At the same time, the US has gained access to a wide range of business opportunities such as cross-border investment and entry into the China market, which have played a big part in driving economic growth, improving consumer welfare, and upgrading the economic structure in the US.
Trade and economic cooperation has supported US economic growth and lowered US inflation. A joint estimate by the US-China Business Council and Oxford Economics2 indicated that in 2015 imports from China drove up the US gross domestic product by 0.8 percentage points. Exports to China and two-way investment contributed US$216 billion to America's GDP, pushing US economic growth rate up by 1.2 percentage points. Value-for-money products from China drove down prices for American consumers, and in 2015 for example, reduced the consumer price index by 1 to 1.5 percentage points. A low inflation environment has created much room for expansionary macroeconomic policies in the US.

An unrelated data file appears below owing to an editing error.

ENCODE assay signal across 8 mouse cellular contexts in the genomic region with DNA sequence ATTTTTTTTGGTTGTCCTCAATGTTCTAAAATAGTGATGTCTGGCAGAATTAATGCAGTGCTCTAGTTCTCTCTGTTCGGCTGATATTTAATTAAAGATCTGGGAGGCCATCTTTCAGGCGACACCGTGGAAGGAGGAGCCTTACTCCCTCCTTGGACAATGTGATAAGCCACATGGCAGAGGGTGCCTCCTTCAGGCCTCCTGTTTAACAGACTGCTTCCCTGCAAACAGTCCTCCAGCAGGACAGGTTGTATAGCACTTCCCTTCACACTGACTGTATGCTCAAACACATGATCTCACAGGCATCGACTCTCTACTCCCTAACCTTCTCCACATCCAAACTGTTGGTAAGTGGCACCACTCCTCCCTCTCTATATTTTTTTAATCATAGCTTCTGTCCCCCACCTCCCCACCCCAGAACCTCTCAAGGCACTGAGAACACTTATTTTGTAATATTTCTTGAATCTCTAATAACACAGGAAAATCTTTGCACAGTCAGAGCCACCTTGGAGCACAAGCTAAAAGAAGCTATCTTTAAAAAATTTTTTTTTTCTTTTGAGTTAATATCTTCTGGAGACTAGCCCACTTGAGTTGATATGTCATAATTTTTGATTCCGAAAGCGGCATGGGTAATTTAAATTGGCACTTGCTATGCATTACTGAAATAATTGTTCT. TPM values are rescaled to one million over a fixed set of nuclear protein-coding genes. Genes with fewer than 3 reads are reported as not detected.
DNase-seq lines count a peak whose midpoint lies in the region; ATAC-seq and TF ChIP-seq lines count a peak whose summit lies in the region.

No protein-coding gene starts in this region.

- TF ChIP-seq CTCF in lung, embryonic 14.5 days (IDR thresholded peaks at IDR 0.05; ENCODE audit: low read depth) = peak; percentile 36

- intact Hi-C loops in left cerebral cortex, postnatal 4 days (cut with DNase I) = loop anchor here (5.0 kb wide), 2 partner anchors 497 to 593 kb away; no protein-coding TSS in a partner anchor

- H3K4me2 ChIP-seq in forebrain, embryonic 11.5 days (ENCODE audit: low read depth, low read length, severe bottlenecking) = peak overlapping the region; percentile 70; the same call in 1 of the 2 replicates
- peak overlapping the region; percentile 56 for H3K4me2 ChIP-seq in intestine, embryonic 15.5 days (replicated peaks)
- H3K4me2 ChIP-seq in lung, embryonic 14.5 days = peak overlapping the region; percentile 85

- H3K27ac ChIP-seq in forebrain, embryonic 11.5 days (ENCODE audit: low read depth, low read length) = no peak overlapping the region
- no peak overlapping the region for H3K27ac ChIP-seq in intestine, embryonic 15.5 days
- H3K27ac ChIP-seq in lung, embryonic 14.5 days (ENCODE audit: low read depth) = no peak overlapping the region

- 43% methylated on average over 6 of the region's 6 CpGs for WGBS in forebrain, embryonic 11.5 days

Trade and economic cooperation has created a large number of jobs in the US. According to a US-China Business Council estimate, in 2015, US exports to China and US-China two-way investment supported 2.6 million jobs in America3. Specifically, Chinese investment covered 46 states of the US, generating for the US more than 140,000 jobs, most of which are in manufacturing.
Trade and economic cooperation has brought real benefits to American consumers. Bilateral trade provides consumers with a broad range of choices, lowers their living costs, and raises the real purchasing power of the American people, especially the low-and middle-income cohort. According to the US-China Business Council, in 2015, trade with China saved every American family US$850 of expenditure each year, which is equivalent to 1.5% of the average household income in the US.4